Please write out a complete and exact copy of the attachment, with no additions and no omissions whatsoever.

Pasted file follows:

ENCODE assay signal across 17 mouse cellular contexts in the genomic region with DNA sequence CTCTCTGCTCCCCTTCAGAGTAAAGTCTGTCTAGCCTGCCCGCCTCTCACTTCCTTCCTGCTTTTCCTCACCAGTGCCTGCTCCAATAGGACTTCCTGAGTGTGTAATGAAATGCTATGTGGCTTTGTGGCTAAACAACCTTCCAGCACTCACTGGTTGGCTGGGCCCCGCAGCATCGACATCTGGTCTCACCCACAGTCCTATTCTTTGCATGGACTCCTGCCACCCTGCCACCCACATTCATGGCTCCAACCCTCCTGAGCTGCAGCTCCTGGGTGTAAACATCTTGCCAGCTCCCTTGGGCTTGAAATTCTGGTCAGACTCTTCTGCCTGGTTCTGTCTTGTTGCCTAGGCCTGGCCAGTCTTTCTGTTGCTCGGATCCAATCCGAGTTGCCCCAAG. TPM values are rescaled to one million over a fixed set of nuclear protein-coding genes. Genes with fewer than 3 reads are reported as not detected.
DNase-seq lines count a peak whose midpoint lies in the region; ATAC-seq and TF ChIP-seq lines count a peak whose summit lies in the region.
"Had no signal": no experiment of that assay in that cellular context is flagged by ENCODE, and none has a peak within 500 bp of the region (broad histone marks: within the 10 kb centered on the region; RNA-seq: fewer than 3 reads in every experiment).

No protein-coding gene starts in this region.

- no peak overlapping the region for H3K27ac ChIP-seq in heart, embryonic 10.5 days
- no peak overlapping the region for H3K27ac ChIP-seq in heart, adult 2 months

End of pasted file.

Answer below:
ENCODE assay signal across 17 mouse cellular contexts in the genomic region with DNA sequence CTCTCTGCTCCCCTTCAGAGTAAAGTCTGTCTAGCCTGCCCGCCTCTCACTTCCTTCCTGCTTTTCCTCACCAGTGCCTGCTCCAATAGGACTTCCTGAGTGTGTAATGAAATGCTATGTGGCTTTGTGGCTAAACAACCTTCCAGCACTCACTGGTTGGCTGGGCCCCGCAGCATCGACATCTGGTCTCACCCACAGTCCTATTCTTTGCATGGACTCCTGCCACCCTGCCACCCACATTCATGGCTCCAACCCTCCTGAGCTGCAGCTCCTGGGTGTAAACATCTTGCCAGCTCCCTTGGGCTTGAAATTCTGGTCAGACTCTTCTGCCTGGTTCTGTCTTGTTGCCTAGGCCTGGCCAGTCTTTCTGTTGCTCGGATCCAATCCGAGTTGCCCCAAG. TPM values are rescaled to one million over a fixed set of nuclear protein-coding genes. Genes with fewer than 3 reads are reported as not detected.
DNase-seq lines count a peak whose midpoint lies in the region; ATAC-seq and TF ChIP-seq lines count a peak whose summit lies in the region.
"Had no signal": no experiment of that assay in that cellular context is flagged by ENCODE, and none has a peak within 500 bp of the region (broad histone marks: within the 10 kb centered on the region; RNA-seq: fewer than 3 reads in every experiment).

No protein-coding gene starts in this region.

- no peak overlapping the region for H3K27ac ChIP-seq in heart, embryonic 10.5 days
- no peak overlapping the region for H3K27ac ChIP-seq in heart, adult 2 months